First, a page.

 TRADE DEFICIT: The U.S. trade deficit exploded during the Reagan years to $152.7 billion, an astonishing six-fold jump compared to the Carter years, when it was only $24.2 billion. In the 1980s, the country spent more on imported goods than it earned from its exports.
 UNEMPLOYMENT: The unemployment rate averaged 7.5%. It didn’t drop below 7% until 1987, when Reagan had been in office for seven years and it fell to 6.2%. But that was the average in the 1970s, and it was still higher than the 1960s, when the average unemployment rate 4.7%, and from 1966 to 1969 it was below 4%, and the 1990s, when it averaged 5.7%.

Reagan was the Grestes President that this Great Country ever had. Have you forgotten the he didn't want to tax the wealthy any more, which would include Reagan, so Reagan taxed the unemployment instead. Unemployment wasn't much, but with taxes taken out we had even less. Don't forget, Reagan stopped all financial aid for college education. Reagan helped the spread of AIDS across the United States, Reagan's comment was, If they live by the sin, let them die by the sin. Reagan would not address the United States about how AIDS was being spread and nor would Reagan tell all the blood banks have blood screened for the AIDS virus, Reagan had HIS morals to uphold. As far as theBerlin wall Carter started the talk and the party stopped Carter's talk so Reagan could take over so Reagan would look good. The only prpblem was, Russia was planning to take down the wall before Reagan said anything. The only thing Reagan did was to increase the sell of Jelly Beans. And you can see what Reagan started in California, because it continues today.
Reagan was worthless. When the oil cruch hit in the 80"s he sat on his a$$ and did nothing. Typical Reagan and actor and not avery good on at that. He wants to talk about morals, what about his forst marrage?

The major regret I have had about the Reagan presidency is that he wasted the precious and overwhelming goodwill he was granted by the US people. He could've molded the US economy, foreign doctrines, and just about whatever else he wanted.

Oh, but wait a minute. He did.

He gave us the October Surprise, allthetime acting the cowboy who would bring respect and fear and loathing from our enemies.

Deregulation brought us the S&L catastrophe and the biggest bailout thus far in US history. Neil Bush, the vice presidente's son benefited from that one.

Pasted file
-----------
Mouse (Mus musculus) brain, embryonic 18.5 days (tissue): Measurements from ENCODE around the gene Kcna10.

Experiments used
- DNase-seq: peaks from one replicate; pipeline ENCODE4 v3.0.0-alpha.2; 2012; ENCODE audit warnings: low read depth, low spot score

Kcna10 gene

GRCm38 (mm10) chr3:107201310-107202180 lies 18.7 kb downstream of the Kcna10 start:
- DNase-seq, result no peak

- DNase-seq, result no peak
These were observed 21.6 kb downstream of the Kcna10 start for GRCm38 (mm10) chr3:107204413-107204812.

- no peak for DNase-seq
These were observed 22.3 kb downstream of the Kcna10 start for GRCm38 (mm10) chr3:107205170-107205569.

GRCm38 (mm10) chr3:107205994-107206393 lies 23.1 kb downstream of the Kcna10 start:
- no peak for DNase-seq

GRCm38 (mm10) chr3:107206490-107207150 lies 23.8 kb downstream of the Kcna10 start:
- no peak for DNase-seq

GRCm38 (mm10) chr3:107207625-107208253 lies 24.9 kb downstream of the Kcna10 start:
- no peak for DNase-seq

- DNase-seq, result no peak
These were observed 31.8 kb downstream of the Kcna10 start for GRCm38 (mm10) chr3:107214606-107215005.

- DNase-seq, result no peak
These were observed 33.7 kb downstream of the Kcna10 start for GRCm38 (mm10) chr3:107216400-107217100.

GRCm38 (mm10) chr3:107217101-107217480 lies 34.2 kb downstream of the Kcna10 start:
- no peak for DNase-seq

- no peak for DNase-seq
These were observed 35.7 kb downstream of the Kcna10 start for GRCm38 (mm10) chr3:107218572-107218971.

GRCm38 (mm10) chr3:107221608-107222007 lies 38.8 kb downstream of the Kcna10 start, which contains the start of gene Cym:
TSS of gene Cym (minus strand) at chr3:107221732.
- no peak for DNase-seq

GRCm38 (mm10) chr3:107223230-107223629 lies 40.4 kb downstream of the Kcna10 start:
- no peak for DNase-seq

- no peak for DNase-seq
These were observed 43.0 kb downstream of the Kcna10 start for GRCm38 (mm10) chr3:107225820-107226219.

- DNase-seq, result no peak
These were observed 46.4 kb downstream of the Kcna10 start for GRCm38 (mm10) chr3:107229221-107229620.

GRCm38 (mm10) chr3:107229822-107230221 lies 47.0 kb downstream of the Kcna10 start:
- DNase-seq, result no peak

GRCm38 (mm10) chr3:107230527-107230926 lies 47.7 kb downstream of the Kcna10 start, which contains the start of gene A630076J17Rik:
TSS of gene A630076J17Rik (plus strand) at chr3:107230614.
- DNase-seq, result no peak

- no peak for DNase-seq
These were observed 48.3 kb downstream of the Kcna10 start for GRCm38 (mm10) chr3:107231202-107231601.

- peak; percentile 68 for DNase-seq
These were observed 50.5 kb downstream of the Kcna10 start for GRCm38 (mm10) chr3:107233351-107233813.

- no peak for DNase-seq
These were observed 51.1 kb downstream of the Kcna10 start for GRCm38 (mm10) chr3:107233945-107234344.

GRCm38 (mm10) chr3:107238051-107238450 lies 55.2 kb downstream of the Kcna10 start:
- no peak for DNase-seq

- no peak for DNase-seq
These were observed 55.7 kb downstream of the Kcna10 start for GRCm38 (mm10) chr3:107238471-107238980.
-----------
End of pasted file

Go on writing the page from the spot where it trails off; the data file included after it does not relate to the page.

Trickle-down gave us the clink of champagne glasses throughout the land and the wealthy upgraded their toys and vacation plans while no one else did.

He brought us El Salvador and four raped and murdered nuns, Nicaragua, the Contras, the right wing death squads, the disappeareds and of course an airstrip in Grenada. He gave us secret lifelong CIA agent George-the-Ist Bush for vp, who was neck deep in the "secret" Iran-Contra missiles-for-drugs-for-guns deals, the "secret" BCCI/CIA/Pakistani/Saudi ( drugmoney laundering scheme and heaven only knows what else. Well, read the link and you'll see "some" of what else.

Oh yes, and super-patriot Ollie North, the brave soul who dodged the rage of the Jackal and would stand on his head in the corner for his president if only he can keep doing his treasonous thing for the American people and the world.

And he poured cocaine onto the streets of American while his faithful wife shrugged he shoulders and implored us to Just Say No.

He visited a Nazi cemetery and laid a wreath at hero SS graves, and told Gorbachev to tear down a wall. He ignored the CIA analysts' concensus that said the USSR was crumbling, and ratcheted the billions for Star Wars. Why, he single-handedly ended the cold war.

He gave the republican party, the neocons, just exactly what they wanted in their recipe for Any American Century, another bumbling fool in the Mold of Gerald Ford and George-the-idiot II, who would delegate authority and watch the world burn.

Yes, other than being party to treason and delegating authority to traitors, Reagan was a swell guy, a cowboy, you know. A C- grade actor who once made a movie with a monkey.

Hey, President Reagan. Happy 100th birthday. Let's have a swell party and watch the accolades from the 21st-century media roll on.

Sam, Liberals don't just say anything, they do try to tell the truth. There are a lot of facts in these comments, you haven't disputed one. When you claim "We aren't as "intelligent" and "politically correct" as you Harvard-grad liberals are" you flatter yourself. The chances the good people on here who have done their home work are Harvard grads is slim at best. With a high school diploma you can do what is needed to look up and check facts, it's not rocket science, you just need the will to except facts that go against how you "feel." Stop thinking education is synonymous with lying, it doesn't make any sense and is downright stupid.


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About the Columnist
A veteran foreign and national correspondent, Andrew Malcolm has served on the L.A. Times Editorial Board and was a Pulitzer finalist in 2004. He is the author of 10 nonfiction books and father of four. Read more.